Gabapentin may help fibromyalgia patients

The anticonvulsant gabapentin (Neurontin) brought substantial pain relief to fibromyalgia patients in a new trial. Researchers randomly divided 150 patients into two groups of 75. One group took 1,200 or 2,400 mg/day; the other took a placebo. After 12 weeks, anyone who reported ≥30% less pain on the brief pain inventory (BPI) was counted as responsive.

Thirty-eight patients (51%) in the gabapentin group achieved that end point, compared with 23 patients (31%) on placebo. The gabapentin group also reported lower BPI severity scores (3.2 vs. 4.6), better sleep, and less fatigue than the placebo group (Arthritis Rheum. 2007;56:1336-1344).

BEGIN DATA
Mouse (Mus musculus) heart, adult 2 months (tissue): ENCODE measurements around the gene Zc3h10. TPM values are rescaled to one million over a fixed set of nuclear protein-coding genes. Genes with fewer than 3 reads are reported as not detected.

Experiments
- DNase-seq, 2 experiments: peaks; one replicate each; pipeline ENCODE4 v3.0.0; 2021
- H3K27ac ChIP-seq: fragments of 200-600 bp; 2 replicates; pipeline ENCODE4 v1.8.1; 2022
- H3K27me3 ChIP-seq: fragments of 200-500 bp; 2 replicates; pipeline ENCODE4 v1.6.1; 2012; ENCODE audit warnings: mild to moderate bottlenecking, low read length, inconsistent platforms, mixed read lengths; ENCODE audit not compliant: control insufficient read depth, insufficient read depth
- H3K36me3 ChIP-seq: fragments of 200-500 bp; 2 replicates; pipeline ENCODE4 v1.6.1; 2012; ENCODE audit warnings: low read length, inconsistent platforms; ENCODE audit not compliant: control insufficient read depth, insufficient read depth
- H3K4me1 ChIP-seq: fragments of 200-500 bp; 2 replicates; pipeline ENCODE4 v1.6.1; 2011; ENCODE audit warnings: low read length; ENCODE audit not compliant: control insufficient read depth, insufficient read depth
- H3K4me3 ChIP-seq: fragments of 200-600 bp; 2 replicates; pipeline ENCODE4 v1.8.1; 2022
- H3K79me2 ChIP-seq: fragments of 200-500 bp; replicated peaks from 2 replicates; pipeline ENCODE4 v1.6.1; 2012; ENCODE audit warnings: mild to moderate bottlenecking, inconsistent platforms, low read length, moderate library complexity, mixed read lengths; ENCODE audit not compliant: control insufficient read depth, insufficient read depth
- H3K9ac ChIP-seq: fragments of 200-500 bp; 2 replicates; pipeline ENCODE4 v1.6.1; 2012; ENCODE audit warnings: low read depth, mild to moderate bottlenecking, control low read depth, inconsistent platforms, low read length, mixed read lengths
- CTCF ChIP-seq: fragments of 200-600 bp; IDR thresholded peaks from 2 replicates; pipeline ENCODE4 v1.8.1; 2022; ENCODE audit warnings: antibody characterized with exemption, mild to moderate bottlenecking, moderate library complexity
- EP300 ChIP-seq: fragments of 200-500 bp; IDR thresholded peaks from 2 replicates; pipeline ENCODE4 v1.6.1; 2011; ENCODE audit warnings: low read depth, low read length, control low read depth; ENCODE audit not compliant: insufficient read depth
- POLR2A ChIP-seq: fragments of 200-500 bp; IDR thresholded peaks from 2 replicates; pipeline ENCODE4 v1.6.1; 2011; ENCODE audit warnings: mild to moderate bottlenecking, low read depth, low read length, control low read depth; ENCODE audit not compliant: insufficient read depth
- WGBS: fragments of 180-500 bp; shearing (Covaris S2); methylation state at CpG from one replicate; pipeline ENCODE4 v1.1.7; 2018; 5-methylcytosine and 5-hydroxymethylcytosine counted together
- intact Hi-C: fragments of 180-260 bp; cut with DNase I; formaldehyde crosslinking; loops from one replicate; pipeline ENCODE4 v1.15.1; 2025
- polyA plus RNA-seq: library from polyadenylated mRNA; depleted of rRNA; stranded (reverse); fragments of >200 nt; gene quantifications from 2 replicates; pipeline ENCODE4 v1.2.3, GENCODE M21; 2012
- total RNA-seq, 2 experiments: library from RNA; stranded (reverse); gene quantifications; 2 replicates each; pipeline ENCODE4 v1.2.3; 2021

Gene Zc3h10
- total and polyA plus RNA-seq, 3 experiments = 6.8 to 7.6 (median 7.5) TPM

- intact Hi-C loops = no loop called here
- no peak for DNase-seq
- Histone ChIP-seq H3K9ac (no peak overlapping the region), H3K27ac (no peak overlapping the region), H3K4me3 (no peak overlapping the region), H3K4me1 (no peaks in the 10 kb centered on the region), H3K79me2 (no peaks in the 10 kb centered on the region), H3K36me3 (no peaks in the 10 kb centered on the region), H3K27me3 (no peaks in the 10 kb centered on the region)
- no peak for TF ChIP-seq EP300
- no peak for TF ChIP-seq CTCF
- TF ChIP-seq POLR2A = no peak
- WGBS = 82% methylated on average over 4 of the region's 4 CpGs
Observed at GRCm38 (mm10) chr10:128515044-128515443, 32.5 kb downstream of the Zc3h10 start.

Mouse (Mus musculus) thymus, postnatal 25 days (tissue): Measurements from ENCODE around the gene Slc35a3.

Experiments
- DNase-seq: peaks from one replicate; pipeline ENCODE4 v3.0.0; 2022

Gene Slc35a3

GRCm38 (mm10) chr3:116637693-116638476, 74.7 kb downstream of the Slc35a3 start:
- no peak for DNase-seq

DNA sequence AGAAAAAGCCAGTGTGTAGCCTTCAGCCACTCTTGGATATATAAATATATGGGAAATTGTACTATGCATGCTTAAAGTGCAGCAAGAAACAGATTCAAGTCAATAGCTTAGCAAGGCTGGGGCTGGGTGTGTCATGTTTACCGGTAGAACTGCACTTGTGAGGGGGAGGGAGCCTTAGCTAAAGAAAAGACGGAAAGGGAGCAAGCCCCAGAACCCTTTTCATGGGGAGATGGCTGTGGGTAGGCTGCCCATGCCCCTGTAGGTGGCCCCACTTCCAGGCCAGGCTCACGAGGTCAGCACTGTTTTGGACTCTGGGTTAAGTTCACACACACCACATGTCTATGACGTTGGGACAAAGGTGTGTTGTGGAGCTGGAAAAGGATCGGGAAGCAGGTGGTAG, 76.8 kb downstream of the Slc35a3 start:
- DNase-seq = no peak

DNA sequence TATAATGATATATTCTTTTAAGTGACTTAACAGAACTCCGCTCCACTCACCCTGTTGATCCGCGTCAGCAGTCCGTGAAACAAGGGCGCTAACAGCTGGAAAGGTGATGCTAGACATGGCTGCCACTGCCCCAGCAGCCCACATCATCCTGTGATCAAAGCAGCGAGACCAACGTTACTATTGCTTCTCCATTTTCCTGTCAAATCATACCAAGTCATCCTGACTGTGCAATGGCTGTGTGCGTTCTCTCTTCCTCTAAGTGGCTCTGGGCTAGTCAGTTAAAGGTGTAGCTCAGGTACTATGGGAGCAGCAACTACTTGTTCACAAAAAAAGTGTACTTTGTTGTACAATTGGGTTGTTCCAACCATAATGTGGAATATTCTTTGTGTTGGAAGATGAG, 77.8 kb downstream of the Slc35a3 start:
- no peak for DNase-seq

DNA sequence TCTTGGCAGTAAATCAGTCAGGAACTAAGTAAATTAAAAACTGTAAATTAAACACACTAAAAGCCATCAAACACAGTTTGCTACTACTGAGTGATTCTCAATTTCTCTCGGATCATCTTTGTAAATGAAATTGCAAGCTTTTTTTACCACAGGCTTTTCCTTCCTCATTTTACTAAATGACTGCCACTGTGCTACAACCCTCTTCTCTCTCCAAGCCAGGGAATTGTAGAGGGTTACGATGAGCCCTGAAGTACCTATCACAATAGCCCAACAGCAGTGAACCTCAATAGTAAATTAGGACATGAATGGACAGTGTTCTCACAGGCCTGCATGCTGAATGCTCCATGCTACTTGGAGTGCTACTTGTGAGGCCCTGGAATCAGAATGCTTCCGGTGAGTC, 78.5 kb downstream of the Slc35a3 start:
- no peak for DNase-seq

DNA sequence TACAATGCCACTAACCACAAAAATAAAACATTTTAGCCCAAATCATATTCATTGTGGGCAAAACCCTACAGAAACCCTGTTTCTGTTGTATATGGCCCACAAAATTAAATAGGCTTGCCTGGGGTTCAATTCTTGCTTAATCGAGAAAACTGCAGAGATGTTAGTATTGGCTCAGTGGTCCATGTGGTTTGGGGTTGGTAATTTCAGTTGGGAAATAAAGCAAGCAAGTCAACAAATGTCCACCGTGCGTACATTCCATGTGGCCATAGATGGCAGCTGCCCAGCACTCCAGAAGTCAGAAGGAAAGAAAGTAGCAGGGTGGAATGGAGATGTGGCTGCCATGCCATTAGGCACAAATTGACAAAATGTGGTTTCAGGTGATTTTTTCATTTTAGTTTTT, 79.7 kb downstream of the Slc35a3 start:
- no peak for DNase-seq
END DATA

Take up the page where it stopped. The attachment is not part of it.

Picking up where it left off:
“While gabapentin does not have FDA approval for fibromyalgia, I believe this study offers additional insight” to clinicians, says Stephen I. Katz, MD, PhD, director of the NIH’s arthritis division. Earlier this year, another drug used off-label proved effective for fibromyalgia—pregabalin (Lyrica), which is indicated for peripheral neuropathic pain. In a study of 745 patients, those taking pregabalin reported less pain and a better quality of life than those taking placebo. In June, the FDA added fibromyalgia to Lyrica’s indications. Both Lyrica and Neurontin are made by Pfizer.

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